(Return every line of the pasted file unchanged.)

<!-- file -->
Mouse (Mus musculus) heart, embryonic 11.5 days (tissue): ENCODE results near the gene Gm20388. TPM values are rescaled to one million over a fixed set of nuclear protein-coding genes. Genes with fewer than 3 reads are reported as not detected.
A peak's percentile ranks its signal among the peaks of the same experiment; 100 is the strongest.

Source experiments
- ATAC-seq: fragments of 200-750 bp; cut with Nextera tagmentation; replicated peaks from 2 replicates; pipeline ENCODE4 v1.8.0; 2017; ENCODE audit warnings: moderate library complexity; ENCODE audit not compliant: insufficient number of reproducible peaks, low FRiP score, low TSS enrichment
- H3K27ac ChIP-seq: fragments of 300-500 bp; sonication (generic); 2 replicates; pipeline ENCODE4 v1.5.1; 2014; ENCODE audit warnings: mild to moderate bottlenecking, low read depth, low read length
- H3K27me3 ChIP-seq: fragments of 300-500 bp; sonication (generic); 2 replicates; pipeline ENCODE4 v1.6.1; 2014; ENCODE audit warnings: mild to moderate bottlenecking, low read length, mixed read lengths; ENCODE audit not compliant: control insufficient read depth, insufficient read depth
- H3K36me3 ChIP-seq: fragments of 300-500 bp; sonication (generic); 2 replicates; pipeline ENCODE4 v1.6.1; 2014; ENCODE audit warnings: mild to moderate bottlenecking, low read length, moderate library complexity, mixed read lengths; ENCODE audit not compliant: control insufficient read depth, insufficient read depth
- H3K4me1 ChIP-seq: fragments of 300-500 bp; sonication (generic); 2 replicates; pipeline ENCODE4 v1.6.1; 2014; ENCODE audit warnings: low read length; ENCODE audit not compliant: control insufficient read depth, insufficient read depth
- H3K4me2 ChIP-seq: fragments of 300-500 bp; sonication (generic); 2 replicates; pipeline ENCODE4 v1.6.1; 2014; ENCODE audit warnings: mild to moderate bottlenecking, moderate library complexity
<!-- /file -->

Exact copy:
Mouse (Mus musculus) heart, embryonic 11.5 days (tissue): ENCODE results near the gene Gm20388. TPM values are rescaled to one million over a fixed set of nuclear protein-coding genes. Genes with fewer than 3 reads are reported as not detected.
A peak's percentile ranks its signal among the peaks of the same experiment; 100 is the strongest.

Source experiments
- ATAC-seq: fragments of 200-750 bp; cut with Nextera tagmentation; replicated peaks from 2 replicates; pipeline ENCODE4 v1.8.0; 2017; ENCODE audit warnings: moderate library complexity; ENCODE audit not compliant: insufficient number of reproducible peaks, low FRiP score, low TSS enrichment
- H3K27ac ChIP-seq: fragments of 300-500 bp; sonication (generic); 2 replicates; pipeline ENCODE4 v1.5.1; 2014; ENCODE audit warnings: mild to moderate bottlenecking, low read depth, low read length
- H3K27me3 ChIP-seq: fragments of 300-500 bp; sonication (generic); 2 replicates; pipeline ENCODE4 v1.6.1; 2014; ENCODE audit warnings: mild to moderate bottlenecking, low read length, mixed read lengths; ENCODE audit not compliant: control insufficient read depth, insufficient read depth
- H3K36me3 ChIP-seq: fragments of 300-500 bp; sonication (generic); 2 replicates; pipeline ENCODE4 v1.6.1; 2014; ENCODE audit warnings: mild to moderate bottlenecking, low read length, moderate library complexity, mixed read lengths; ENCODE audit not compliant: control insufficient read depth, insufficient read depth
- H3K4me1 ChIP-seq: fragments of 300-500 bp; sonication (generic); 2 replicates; pipeline ENCODE4 v1.6.1; 2014; ENCODE audit warnings: low read length; ENCODE audit not compliant: control insufficient read depth, insufficient read depth
- H3K4me2 ChIP-seq: fragments of 300-500 bp; sonication (generic); 2 replicates; pipeline ENCODE4 v1.6.1; 2014; ENCODE audit warnings: mild to moderate bottlenecking, moderate library complexity